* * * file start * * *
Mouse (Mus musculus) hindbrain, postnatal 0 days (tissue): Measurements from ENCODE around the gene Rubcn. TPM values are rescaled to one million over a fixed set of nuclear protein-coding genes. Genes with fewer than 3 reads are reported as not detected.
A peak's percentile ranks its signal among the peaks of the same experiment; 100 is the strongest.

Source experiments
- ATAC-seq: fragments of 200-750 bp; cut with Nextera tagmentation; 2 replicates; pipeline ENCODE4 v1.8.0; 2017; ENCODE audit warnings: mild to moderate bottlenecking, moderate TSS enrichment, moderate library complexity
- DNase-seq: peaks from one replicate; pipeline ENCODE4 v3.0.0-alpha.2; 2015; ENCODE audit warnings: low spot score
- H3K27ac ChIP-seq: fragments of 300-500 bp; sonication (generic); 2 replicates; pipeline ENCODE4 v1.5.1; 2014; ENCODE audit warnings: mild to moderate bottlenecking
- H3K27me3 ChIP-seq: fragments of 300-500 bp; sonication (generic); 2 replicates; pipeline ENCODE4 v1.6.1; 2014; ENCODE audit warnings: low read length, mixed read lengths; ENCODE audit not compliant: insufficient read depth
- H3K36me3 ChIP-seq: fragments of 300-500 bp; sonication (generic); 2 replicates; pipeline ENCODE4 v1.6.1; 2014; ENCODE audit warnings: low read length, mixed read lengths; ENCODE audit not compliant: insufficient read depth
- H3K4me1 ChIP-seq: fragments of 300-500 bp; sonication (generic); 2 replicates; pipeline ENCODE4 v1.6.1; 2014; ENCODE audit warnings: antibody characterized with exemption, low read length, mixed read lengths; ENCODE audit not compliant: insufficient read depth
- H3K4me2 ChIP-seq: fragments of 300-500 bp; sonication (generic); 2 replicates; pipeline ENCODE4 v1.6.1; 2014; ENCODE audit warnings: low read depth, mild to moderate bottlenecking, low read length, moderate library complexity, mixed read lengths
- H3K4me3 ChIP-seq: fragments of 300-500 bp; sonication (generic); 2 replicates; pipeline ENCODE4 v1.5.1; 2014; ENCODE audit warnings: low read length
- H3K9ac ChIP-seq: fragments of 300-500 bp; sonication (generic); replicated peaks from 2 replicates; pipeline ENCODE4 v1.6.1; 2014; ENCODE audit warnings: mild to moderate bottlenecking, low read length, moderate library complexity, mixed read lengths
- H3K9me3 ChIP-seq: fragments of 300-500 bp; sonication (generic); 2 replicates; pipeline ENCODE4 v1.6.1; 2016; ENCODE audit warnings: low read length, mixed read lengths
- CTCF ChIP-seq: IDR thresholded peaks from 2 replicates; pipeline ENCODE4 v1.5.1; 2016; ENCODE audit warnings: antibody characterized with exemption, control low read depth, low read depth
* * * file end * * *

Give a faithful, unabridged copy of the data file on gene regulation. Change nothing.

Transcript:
Mouse (Mus musculus) hindbrain, postnatal 0 days (tissue): Measurements from ENCODE around the gene Rubcn. TPM values are rescaled to one million over a fixed set of nuclear protein-coding genes. Genes with fewer than 3 reads are reported as not detected.
A peak's percentile ranks its signal among the peaks of the same experiment; 100 is the strongest.

Source experiments
- ATAC-seq: fragments of 200-750 bp; cut with Nextera tagmentation; 2 replicates; pipeline ENCODE4 v1.8.0; 2017; ENCODE audit warnings: mild to moderate bottlenecking, moderate TSS enrichment, moderate library complexity
- DNase-seq: peaks from one replicate; pipeline ENCODE4 v3.0.0-alpha.2; 2015; ENCODE audit warnings: low spot score
- H3K27ac ChIP-seq: fragments of 300-500 bp; sonication (generic); 2 replicates; pipeline ENCODE4 v1.5.1; 2014; ENCODE audit warnings: mild to moderate bottlenecking
- H3K27me3 ChIP-seq: fragments of 300-500 bp; sonication (generic); 2 replicates; pipeline ENCODE4 v1.6.1; 2014; ENCODE audit warnings: low read length, mixed read lengths; ENCODE audit not compliant: insufficient read depth
- H3K36me3 ChIP-seq: fragments of 300-500 bp; sonication (generic); 2 replicates; pipeline ENCODE4 v1.6.1; 2014; ENCODE audit warnings: low read length, mixed read lengths; ENCODE audit not compliant: insufficient read depth
- H3K4me1 ChIP-seq: fragments of 300-500 bp; sonication (generic); 2 replicates; pipeline ENCODE4 v1.6.1; 2014; ENCODE audit warnings: antibody characterized with exemption, low read length, mixed read lengths; ENCODE audit not compliant: insufficient read depth
- H3K4me2 ChIP-seq: fragments of 300-500 bp; sonication (generic); 2 replicates; pipeline ENCODE4 v1.6.1; 2014; ENCODE audit warnings: low read depth, mild to moderate bottlenecking, low read length, moderate library complexity, mixed read lengths
- H3K4me3 ChIP-seq: fragments of 300-500 bp; sonication (generic); 2 replicates; pipeline ENCODE4 v1.5.1; 2014; ENCODE audit warnings: low read length
- H3K9ac ChIP-seq: fragments of 300-500 bp; sonication (generic); replicated peaks from 2 replicates; pipeline ENCODE4 v1.6.1; 2014; ENCODE audit warnings: mild to moderate bottlenecking, low read length, moderate library complexity, mixed read lengths
- H3K9me3 ChIP-seq: fragments of 300-500 bp; sonication (generic); 2 replicates; pipeline ENCODE4 v1.6.1; 2016; ENCODE audit warnings: low read length, mixed read lengths
- CTCF ChIP-seq: IDR thresholded peaks from 2 replicates; pipeline ENCODE4 v1.5.1; 2016; ENCODE audit warnings: antibody characterized with exemption, control low read depth, low read depth